Era of distrust
I had to visit the bank a few days ago. The bank issues tokens and, so, a customer does not have to wait in long queues. The token numbers are displayed on an electronic panel and the customer, whose number has been displayed, has to walk up to the counter and complete his or her transaction.
People were, therefore, sitting on the available chairs and awaiting their turn. I found myself a seat and prepared for a long wait. My token number was rather a large one, indicating that there were many customers ahead of me and it would be quite some time before my turn came.
I noticed a woman and her two children - a boy of around fourteen and a girl of around 17 - sitting nearby and looking quite dejected.
A man shortly arrived and occupied the vacant seat adjacent to mine. He was quite talkative and tried to engage me in a conversation. He appeared to be a jolly sort of a man who was comfortable in all situations - a person easily approachable. I, on the other hand, am a glum-looking person and people usually have second thoughts before trying to engage me in a conversation - my neighbour was probably finding this out now.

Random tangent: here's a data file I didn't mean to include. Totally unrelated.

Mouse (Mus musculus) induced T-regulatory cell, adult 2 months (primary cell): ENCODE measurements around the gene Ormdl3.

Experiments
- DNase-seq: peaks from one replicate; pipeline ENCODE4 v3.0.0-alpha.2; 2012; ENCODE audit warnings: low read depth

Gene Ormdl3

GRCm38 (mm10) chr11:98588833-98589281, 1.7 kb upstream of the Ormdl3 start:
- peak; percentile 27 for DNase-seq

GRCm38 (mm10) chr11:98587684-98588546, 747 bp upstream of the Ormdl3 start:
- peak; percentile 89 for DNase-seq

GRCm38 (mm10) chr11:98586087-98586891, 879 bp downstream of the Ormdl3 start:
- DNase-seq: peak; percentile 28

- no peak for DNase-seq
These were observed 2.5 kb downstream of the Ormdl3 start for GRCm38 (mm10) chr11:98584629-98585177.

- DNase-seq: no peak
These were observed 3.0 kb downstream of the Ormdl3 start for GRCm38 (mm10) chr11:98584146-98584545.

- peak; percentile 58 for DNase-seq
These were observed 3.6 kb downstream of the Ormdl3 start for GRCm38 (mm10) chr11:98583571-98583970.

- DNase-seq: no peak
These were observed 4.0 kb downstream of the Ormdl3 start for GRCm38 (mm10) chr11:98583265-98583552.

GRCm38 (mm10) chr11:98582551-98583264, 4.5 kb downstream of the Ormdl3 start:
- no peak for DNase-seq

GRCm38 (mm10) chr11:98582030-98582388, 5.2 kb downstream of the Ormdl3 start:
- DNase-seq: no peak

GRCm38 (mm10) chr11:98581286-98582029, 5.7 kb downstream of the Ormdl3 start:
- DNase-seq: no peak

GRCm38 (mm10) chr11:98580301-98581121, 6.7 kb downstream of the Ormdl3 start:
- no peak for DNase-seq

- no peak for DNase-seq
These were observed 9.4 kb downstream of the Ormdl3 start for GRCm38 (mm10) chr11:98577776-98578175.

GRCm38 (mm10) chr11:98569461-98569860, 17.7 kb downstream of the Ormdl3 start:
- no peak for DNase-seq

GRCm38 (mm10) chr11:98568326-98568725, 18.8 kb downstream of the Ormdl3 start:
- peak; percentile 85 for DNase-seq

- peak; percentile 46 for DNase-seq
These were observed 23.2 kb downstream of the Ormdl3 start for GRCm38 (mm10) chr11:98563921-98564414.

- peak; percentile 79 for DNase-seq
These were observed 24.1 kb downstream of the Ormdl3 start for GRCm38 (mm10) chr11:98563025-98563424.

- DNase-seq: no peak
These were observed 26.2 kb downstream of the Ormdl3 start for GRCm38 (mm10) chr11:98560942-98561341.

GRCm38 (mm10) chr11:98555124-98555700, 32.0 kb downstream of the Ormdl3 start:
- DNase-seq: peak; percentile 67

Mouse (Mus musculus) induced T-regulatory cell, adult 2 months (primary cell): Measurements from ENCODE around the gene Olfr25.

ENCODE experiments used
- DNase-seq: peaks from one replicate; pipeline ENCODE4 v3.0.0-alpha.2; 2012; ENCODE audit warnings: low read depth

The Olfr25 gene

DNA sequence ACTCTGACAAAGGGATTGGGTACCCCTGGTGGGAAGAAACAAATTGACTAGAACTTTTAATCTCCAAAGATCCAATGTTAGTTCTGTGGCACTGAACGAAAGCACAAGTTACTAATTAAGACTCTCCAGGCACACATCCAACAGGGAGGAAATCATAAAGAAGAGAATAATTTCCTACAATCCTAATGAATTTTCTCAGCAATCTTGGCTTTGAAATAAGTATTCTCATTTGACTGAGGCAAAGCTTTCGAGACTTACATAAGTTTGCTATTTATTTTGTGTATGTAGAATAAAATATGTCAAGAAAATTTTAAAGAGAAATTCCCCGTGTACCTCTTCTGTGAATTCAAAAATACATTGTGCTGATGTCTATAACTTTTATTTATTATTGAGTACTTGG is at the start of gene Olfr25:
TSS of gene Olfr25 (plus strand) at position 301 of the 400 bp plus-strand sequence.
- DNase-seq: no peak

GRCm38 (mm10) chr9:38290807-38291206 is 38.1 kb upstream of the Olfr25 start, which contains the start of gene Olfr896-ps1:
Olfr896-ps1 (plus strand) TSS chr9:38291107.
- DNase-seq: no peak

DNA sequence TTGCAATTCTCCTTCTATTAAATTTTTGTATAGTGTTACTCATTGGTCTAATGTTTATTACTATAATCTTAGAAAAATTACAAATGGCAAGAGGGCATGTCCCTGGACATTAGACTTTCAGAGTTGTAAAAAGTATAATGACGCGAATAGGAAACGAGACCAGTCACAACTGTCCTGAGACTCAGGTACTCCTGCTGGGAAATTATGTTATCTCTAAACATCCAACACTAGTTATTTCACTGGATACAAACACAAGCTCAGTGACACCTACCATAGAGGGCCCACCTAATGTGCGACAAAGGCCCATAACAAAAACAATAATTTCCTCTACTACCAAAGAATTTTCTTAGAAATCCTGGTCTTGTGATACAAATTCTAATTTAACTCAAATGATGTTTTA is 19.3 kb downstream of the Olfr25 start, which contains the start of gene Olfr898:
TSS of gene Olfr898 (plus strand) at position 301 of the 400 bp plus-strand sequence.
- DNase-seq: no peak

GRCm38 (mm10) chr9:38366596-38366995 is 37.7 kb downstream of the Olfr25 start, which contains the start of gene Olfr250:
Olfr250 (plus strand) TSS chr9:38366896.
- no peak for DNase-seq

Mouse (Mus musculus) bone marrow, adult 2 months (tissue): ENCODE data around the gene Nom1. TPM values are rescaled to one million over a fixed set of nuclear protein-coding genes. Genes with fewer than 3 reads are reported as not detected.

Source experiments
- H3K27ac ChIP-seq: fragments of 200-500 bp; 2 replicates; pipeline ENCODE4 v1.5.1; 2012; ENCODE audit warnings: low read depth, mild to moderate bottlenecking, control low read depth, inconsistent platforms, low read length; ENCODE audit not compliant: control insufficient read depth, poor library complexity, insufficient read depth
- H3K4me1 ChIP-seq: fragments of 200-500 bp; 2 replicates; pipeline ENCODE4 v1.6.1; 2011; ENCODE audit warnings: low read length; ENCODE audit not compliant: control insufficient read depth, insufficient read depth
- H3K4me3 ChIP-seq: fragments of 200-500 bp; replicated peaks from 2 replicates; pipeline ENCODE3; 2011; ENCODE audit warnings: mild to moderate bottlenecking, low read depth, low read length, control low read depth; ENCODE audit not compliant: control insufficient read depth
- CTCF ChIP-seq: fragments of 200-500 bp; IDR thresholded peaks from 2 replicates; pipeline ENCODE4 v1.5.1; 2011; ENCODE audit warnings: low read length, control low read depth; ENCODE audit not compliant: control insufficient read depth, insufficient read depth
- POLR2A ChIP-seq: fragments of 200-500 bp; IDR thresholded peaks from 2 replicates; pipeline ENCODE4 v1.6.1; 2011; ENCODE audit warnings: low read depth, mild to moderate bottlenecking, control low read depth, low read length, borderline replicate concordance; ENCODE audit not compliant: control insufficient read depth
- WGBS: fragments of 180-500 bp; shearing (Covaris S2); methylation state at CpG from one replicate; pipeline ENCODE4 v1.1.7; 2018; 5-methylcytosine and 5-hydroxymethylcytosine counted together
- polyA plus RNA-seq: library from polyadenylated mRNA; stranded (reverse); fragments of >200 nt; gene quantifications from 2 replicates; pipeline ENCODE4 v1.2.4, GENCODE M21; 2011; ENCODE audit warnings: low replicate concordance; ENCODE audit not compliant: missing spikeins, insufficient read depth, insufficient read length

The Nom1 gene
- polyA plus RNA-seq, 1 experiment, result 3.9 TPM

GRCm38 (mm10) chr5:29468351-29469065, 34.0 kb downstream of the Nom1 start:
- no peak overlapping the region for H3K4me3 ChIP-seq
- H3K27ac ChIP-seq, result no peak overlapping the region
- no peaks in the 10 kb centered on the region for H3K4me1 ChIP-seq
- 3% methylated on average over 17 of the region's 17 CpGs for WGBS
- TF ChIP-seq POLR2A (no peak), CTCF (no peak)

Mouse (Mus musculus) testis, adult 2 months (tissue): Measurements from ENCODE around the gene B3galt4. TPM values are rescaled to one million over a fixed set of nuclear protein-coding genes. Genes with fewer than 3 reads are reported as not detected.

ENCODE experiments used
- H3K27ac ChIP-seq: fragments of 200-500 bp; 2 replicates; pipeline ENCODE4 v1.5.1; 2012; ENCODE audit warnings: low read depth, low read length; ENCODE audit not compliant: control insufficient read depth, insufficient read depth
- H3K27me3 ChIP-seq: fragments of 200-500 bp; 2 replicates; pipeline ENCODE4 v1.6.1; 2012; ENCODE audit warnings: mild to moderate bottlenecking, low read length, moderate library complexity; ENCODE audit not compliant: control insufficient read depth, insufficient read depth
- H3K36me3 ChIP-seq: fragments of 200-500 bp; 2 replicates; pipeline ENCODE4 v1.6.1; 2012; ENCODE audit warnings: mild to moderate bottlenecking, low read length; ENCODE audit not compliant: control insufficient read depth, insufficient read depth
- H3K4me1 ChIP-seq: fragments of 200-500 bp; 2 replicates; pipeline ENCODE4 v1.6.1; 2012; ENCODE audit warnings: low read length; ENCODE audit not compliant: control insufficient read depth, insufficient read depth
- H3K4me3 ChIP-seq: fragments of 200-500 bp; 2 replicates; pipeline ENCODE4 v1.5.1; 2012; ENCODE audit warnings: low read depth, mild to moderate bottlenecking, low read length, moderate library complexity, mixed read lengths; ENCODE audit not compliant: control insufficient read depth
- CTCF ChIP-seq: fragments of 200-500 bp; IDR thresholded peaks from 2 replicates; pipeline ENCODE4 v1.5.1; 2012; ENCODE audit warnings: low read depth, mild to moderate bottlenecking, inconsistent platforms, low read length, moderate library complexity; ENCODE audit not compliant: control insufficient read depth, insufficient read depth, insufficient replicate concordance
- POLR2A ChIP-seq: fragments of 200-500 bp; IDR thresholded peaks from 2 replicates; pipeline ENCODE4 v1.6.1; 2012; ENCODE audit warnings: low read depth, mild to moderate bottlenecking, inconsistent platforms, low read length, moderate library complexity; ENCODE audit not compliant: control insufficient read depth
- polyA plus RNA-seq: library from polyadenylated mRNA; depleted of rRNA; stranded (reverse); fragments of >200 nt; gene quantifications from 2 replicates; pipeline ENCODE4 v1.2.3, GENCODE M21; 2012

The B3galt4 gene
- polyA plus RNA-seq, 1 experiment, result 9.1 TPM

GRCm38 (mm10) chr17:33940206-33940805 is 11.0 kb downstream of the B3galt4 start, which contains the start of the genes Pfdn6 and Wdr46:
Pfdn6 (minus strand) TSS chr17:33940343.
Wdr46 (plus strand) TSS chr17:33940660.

It was probably because of my neighbour's easy manners that the girl approached him and requested him to introduce her to the bank as she wanted to open an account. I heaved a sigh of relief. "Good that she did not approach me," I thought to myself.
My neighbour was also a bit hesitant. It is risky being an introducer. He started asking questions - Where she lived? Where did she study? Why had her father not come? And so on.
It emerged that her father had died two months ago and it was imperative for someone from the family to open an account in this bank. Although I could not understand the complexities, what I gathered was that the family had been without funds for the last two months.
The girl said she had requested quite a number of customers to sign as an "introducer" but they had refused. My neighbour, despite his misgivings, signed as an "introducer" and I felt a surge of respect for him. I also felt ashamed of myself for heaving that sigh of relief when the girl did not approach me.
I do not know what the liabilities of an "introducer" are. But I feel that banks should not put the onus on their customers in this regard. I could not blame the customers who had refused to be introducers for the girl (I would have refused myself) but I am sure most of them may have nursed a guilty feeling that nagged them throughout the day. I think banks should evolve their own mechanisms to check the credentials of prospective customers instead of putting the onus on their existing customers.